Malodorousness can, unfortunately, be a real workplace issue, and it’s one that usually falls to HR to address. Many agree the issue can’t be navigated without feelings and egos being damaged to some extent, but HR experts say it’s still essential to address it where it occurs.
According to US-based HR expert Susan Heathfield, navigating the minefield of poor personal hygiene, unfavourable or overpowering perfume and cologne scents, and even personal habits such as ‘clicking noises’ is all in a day’s work for HR. Heathfield recommended the following tips for holding difficult conversations:
Start with a soft approach to set the employee at ease, but don't beat around the bush
Tell the employee directly what the problem is as you perceive it
Whenever possible, attach the feedback to a business issue, such as the impact on the team
Advise that the behaviour is not just affecting the business and the employee's co-workers, but may affect the employee's career
Be sensitive to the fact that different cultures have different norms and standards for appearance, bathing, and dress and differences in cooking and eating traditions, too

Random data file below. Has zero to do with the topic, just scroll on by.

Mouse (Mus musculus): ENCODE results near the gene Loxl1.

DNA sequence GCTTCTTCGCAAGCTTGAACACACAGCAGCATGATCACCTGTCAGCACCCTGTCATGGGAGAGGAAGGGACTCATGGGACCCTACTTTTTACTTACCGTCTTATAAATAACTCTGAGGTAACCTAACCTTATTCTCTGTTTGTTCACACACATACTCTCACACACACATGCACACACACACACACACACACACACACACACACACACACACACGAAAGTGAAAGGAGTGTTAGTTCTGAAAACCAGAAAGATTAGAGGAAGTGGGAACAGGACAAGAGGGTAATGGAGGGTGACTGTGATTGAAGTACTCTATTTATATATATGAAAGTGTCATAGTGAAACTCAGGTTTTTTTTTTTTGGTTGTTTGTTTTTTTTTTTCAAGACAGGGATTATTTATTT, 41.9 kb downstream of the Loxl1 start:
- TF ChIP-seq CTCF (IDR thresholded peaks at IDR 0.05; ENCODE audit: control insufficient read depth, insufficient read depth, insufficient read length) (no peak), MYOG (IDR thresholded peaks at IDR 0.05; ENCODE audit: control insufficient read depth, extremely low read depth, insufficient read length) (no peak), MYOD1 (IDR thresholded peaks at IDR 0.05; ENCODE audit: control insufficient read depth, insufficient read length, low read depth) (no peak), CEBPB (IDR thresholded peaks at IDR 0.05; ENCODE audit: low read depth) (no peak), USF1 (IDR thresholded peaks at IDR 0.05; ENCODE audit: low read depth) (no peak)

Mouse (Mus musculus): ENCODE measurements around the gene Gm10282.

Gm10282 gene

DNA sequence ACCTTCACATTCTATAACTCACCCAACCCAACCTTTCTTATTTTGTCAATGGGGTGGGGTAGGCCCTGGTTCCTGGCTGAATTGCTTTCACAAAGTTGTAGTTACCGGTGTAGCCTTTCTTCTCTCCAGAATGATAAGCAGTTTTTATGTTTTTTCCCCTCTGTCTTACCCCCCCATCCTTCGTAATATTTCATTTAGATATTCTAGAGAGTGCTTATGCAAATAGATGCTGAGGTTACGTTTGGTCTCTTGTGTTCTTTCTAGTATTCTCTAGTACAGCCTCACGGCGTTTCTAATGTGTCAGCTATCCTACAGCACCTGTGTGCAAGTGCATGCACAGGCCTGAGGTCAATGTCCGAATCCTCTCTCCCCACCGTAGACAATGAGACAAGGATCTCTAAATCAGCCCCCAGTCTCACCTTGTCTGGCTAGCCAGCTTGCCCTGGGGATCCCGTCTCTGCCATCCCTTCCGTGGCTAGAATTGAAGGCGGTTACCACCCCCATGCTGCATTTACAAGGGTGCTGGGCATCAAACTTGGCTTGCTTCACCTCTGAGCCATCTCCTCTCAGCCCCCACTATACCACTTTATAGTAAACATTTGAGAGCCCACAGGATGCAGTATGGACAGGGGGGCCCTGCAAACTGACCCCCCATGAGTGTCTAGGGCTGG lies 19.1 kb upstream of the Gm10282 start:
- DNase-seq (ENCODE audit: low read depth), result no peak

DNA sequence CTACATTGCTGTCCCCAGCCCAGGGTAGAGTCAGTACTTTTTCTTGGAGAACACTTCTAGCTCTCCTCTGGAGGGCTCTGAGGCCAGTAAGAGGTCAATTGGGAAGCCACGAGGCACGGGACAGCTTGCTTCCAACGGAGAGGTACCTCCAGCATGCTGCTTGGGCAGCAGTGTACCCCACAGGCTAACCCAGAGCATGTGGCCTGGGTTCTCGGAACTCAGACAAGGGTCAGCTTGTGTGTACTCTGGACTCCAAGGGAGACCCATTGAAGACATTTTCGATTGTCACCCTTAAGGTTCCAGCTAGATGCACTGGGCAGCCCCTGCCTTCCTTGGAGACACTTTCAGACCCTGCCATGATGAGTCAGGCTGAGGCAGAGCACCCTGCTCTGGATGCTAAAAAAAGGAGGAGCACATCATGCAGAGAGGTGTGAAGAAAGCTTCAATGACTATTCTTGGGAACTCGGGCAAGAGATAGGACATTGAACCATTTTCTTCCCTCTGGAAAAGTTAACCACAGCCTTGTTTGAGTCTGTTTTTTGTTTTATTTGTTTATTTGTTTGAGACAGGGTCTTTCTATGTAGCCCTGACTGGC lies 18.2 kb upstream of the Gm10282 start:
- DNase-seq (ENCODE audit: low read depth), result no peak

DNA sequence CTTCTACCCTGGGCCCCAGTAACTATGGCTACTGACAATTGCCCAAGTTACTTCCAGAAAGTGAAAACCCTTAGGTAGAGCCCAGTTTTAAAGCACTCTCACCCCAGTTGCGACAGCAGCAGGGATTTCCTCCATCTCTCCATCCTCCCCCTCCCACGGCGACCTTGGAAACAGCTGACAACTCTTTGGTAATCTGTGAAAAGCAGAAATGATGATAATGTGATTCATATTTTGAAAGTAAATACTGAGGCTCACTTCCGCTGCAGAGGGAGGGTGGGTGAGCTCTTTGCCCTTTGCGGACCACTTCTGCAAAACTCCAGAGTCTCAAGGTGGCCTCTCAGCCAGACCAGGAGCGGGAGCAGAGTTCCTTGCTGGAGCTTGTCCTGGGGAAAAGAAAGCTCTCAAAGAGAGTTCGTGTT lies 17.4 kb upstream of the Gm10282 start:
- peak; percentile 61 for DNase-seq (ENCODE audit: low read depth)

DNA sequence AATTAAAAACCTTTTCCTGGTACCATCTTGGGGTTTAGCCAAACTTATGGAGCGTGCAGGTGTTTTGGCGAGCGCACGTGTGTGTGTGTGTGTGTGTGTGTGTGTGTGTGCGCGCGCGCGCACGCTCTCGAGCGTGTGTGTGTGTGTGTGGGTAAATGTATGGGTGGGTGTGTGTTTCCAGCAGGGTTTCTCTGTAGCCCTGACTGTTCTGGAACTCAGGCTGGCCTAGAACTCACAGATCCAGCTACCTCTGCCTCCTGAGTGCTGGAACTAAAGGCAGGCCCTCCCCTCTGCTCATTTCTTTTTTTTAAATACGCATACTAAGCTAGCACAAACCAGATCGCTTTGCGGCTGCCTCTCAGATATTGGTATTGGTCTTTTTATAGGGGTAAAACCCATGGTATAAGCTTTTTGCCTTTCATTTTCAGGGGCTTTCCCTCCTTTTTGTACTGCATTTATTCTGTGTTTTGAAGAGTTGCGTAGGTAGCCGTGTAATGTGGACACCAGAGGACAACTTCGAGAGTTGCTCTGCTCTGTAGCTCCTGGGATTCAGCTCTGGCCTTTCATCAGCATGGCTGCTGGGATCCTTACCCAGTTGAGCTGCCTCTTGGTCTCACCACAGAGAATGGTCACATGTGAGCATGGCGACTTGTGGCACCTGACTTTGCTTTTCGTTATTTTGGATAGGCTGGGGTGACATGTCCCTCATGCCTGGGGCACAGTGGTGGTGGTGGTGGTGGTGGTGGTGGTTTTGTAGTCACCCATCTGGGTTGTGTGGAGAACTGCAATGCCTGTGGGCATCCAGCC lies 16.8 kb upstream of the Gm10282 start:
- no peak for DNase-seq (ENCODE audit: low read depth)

Heathfield warned HR managers not to talk around the issue or soften the impact of the issue too much, as this may result in mixed messages.
Be clear that the conversation is not a personal vendetta, and that the conversation has a direct business purpose. Perhaps other employees don't want to participate on their team; perhaps their odour is affecting the perception of customers about the quality of the organisation's products, or causing a customer to request a different sales rep. Make the business purpose of the conversation clear.
Training your whole staff is probably not an appropriate solution, because it is pointless to waste time talking about an issue that is only relevant to one person. “I receive frequent e-mails asking me if a training solution is appropriate in these instances. The managers who write suggest that they will provide a grooming and professionalism seminar for all employees to attend – that the employee with the problem will get the message via the training. It isn't going to happen. The employee with the problem will not get that you mean him or her and you will have subjected countless others to training they didn't need,” Heathfield said.
HR owes it to the employee to hold the difficult conversation. If a number of employees have complained about the issue, recognise that if you don't hold the difficult conversation, you risk the employee's co-workers taking action that could be unethical and embarrassing. This may include leaving deodorant on their desk, or sending anonymous notes.
That, after all, would create an even greater stink.